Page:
Thank you to our guest writer, Jessica Brody!
Affording Emergency Care for Your Cat
An emergency trip to the veterinarian is every pet owner’s worst nightmare. However, while you may hope it never happens, it’s important to be prepared for veterinary emergencies.
Vet care costs money, and when owners can’t afford to pay, it can mean the difference between saving a pet’s life and saying goodbye too soon. Economic euthanasia is an unfortunate reality for many families, but it doesn’t have to be for yours.
How to Pay for Emergency Vet Care
Despite pet owners’ best efforts, emergencies happen. Cats can have a veterinary emergency due to allergic reactions, injuries, heatstroke, poisoning, infections, or other causes. When your cat needs care, do you know how you’ll afford it? Veterinary emergencies can be expensive, but they shouldn’t be unaffordable. Here’s how to make sure you’re prepared.
Start a pet fund
Saving money is the simplest way to afford emergency veterinary care. Every cat owner should have a pet fund where they set aside money for routine and emergency care. Unfortunately, even the most scrupulous savers can struggle to afford expensive care like cancer treatments. That’s why it’s important to have a back-up plan.
Apply for CareCredit
CareCredit is a type of credit card that’s used exclusively for health care, including veterinary health. Pet owners who pay the balance within the 0 percent APR promotional period pay no interest on CareCredit. However, interest rates after the promotional period ends are high.
Buy pet insurance
While CareCredit helps pet owners cover vet bills, they’re still on the hook for the full sum. If you want a way to pay less for emergency veterinary care, look into pet insurance. Pet insurance companies cover pet illnesses and accidents so all you have to pay is a deductible and coinsurance. Some pet insurance policies also include a wellness plan for routine pet care.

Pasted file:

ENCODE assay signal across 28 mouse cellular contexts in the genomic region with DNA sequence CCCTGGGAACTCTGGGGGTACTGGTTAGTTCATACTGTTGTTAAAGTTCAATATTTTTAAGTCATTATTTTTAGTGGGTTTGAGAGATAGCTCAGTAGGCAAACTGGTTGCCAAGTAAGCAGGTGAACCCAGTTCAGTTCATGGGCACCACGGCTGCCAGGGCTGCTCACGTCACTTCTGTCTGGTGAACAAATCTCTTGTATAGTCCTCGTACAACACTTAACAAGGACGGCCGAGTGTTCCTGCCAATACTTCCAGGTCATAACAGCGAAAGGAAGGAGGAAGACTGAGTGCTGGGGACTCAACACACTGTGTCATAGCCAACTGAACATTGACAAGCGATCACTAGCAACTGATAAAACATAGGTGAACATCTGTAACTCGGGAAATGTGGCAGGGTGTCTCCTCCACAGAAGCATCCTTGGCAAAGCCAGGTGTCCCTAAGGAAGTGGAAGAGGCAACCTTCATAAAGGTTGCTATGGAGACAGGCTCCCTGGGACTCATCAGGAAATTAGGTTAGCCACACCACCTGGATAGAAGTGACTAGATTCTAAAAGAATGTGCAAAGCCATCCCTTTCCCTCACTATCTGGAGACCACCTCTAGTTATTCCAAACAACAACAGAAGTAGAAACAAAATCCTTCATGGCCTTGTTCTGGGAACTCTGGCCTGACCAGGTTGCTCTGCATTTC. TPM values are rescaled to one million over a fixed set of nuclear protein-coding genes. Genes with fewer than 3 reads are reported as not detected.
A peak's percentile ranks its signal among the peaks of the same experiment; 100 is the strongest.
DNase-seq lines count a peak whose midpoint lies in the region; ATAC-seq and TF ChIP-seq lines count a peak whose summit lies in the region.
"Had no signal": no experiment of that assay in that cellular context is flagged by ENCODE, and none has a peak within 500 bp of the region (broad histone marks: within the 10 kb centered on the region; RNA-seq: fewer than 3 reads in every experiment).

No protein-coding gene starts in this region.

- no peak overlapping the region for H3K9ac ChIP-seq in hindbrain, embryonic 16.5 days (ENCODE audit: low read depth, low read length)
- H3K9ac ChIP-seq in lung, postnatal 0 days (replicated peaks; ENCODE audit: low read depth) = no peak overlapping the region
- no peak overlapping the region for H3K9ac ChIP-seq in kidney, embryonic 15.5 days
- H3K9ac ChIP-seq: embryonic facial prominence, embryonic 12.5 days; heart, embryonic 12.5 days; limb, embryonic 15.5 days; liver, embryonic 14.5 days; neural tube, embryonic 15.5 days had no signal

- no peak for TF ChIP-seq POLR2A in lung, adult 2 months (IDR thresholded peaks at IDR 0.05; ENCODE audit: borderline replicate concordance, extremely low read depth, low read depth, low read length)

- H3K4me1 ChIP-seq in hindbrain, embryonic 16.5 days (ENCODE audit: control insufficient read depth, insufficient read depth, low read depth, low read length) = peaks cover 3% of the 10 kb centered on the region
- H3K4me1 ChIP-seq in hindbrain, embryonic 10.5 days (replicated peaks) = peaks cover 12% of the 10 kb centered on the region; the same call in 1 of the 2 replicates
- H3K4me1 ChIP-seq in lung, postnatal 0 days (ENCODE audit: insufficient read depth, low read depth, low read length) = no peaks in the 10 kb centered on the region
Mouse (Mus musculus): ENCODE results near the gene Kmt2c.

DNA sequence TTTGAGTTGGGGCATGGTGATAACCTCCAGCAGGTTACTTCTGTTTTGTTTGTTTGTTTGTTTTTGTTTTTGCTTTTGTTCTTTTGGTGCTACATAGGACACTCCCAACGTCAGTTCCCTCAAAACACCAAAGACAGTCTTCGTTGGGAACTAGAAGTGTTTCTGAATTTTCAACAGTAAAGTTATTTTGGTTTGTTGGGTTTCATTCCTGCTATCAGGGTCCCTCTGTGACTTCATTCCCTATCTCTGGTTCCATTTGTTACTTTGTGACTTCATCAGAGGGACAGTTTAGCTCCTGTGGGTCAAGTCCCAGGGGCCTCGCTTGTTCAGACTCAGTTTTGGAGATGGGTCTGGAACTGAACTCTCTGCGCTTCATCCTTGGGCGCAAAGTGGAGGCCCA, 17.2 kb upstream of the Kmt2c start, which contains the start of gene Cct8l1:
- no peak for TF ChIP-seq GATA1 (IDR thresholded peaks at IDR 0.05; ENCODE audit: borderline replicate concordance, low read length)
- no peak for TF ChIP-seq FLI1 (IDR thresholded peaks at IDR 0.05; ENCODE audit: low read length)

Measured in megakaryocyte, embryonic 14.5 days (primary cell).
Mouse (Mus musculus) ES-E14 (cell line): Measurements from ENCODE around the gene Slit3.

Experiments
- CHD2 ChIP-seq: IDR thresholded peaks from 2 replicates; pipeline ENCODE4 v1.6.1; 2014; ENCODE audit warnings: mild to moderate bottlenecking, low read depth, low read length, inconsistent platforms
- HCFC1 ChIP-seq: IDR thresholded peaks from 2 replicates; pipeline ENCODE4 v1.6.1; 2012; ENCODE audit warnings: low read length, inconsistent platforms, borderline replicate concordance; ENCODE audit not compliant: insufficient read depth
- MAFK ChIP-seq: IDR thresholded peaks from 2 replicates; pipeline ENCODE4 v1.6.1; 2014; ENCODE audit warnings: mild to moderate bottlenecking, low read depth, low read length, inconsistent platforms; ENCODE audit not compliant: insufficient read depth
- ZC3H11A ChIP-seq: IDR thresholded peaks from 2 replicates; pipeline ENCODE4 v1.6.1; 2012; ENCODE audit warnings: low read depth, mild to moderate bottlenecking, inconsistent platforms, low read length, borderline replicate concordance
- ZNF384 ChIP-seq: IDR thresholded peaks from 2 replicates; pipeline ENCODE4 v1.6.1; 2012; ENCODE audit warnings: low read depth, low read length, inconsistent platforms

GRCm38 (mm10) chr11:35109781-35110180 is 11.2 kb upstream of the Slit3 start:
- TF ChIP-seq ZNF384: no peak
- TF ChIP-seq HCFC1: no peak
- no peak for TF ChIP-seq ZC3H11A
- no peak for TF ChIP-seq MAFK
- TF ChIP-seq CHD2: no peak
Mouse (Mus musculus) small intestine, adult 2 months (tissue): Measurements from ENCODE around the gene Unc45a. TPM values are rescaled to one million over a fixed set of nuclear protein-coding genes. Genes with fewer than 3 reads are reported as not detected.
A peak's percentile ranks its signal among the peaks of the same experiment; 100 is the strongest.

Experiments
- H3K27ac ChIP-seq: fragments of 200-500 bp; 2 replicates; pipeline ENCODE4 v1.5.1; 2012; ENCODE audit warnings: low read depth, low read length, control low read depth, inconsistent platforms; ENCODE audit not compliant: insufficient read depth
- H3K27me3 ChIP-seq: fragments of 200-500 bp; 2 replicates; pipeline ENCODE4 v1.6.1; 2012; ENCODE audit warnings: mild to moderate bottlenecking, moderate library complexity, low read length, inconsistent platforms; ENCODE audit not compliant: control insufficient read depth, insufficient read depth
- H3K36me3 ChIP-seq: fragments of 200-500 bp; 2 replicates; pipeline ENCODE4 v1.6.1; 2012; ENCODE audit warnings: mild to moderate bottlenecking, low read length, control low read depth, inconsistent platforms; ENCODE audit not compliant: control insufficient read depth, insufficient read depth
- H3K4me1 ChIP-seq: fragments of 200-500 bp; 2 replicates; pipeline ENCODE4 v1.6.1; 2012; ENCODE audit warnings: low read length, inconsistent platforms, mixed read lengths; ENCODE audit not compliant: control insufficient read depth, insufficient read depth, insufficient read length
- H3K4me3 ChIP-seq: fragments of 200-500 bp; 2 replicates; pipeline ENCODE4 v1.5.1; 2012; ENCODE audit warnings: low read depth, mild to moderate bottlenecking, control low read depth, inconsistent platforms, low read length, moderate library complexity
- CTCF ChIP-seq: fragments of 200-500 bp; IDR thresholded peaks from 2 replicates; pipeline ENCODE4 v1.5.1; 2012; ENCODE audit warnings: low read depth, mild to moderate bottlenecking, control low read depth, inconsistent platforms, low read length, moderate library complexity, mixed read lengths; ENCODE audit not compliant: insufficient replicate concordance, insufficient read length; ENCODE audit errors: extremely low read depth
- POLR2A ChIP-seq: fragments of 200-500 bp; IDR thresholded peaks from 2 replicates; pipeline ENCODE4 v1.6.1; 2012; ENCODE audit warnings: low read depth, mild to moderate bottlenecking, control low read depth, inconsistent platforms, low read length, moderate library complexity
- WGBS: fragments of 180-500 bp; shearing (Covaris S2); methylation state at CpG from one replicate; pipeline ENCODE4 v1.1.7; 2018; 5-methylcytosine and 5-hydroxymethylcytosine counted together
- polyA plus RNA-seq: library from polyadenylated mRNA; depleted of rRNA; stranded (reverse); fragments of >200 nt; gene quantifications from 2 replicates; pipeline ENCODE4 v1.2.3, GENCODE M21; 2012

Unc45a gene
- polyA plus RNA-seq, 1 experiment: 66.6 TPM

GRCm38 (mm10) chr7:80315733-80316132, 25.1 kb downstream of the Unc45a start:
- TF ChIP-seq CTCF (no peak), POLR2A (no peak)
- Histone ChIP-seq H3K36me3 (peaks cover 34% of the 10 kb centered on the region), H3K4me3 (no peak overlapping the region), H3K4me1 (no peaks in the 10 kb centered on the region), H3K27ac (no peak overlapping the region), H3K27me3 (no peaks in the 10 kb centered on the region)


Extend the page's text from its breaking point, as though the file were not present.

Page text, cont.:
How to Avoid Emergency Vet Visits
Not every veterinary emergency is avoidable. However, there are four big things cat owners can do to avoid trips to the emergency vet clinic.
Maintain a vet-client relationship
Do you know where to turn in a veterinary emergency? If you don’t have a vet, you may have no choice but to go to an emergency walk-in clinic. To avoid paying a premium at emergency clinics, make sure you have a regular veterinarian for your cat.
Keep up with preventive care
It’s not enough to have a veterinarian — you have to use them too! Cats should see a veterinarian for a wellness check at least once per year, more often for kittens and senior cats. Checkups are a chance for your veterinarian to assess your cat’s overall health, and they’re an important part of maintaining a healthy pet.
Cat-proof your home
Our homes are full of things that aren’t safe for cats. From houseplants to household cleaners, it’s important to keep dangerous and toxic items out of your cat’s reach. Zoetis Petcare explains how to cat-proof your home.
Keep your cat indoors
Keeping your cat inside may seem cruel, but the truth is, indoor cats live healthier, longer lives. Indoor cats are exposed to fewer diseases and don’t have to worry about cars or predators. There’s a lot you can do to enrich your indoor cat’s life, including letting your cat explore the outdoors safely with a leash or catio.
When to Bring Your Cat to the Emergency Vet
Now you know how to avoid and afford veterinary emergencies, but are you confident in your ability to spot an emergency when it happens? Cats are adept at hiding pain and illness, but some symptoms are a sure sign of a feline emergency:
- Difficulty breathing.
- Trouble urinating.
- Signs of poisoning.
- Inability to use hind legs.
- Wound and abscesses.
- Persistent diarrhea and/or vomiting.
As a pet owner, you want nothing more than your cat to be happy and healthy. Unfortunately, sometimes money gets in the way. Instead of letting emergency veterinary bills catch you by surprise, make preparing for the worst a part of your pet care plan. By planning ahead for veterinary emergencies, you can focus on caring for your cat, not fretting over the bill.
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